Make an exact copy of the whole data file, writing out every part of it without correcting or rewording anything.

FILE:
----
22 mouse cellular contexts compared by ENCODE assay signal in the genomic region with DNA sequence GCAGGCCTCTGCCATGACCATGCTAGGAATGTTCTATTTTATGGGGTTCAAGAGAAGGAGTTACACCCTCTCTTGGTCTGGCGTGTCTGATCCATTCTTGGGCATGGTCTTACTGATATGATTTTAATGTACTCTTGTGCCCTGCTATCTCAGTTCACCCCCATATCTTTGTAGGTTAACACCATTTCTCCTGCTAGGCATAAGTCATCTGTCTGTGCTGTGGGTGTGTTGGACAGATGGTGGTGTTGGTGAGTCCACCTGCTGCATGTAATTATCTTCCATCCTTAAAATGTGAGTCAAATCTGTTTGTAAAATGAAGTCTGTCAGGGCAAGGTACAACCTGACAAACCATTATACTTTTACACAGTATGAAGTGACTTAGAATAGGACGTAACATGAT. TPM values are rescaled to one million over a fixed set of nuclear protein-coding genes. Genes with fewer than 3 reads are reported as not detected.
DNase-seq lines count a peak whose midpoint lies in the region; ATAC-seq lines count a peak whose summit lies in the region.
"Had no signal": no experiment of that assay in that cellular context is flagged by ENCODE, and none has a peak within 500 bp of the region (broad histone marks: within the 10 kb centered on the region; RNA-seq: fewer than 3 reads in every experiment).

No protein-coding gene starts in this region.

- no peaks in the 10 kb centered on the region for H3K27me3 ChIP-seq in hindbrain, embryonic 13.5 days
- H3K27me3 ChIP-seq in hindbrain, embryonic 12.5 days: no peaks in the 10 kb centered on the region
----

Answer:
22 mouse cellular contexts compared by ENCODE assay signal in the genomic region with DNA sequence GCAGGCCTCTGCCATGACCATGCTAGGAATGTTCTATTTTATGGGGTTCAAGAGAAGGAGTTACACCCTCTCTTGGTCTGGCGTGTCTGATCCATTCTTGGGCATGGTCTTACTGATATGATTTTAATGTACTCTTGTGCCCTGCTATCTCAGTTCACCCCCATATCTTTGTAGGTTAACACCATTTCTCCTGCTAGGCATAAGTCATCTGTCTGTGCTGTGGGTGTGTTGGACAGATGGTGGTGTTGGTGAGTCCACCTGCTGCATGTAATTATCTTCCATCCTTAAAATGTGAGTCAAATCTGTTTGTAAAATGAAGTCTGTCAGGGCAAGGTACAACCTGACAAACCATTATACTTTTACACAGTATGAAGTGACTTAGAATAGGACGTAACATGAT. TPM values are rescaled to one million over a fixed set of nuclear protein-coding genes. Genes with fewer than 3 reads are reported as not detected.
DNase-seq lines count a peak whose midpoint lies in the region; ATAC-seq lines count a peak whose summit lies in the region.
"Had no signal": no experiment of that assay in that cellular context is flagged by ENCODE, and none has a peak within 500 bp of the region (broad histone marks: within the 10 kb centered on the region; RNA-seq: fewer than 3 reads in every experiment).

No protein-coding gene starts in this region.

- no peaks in the 10 kb centered on the region for H3K27me3 ChIP-seq in hindbrain, embryonic 13.5 days
- H3K27me3 ChIP-seq in hindbrain, embryonic 12.5 days: no peaks in the 10 kb centered on the region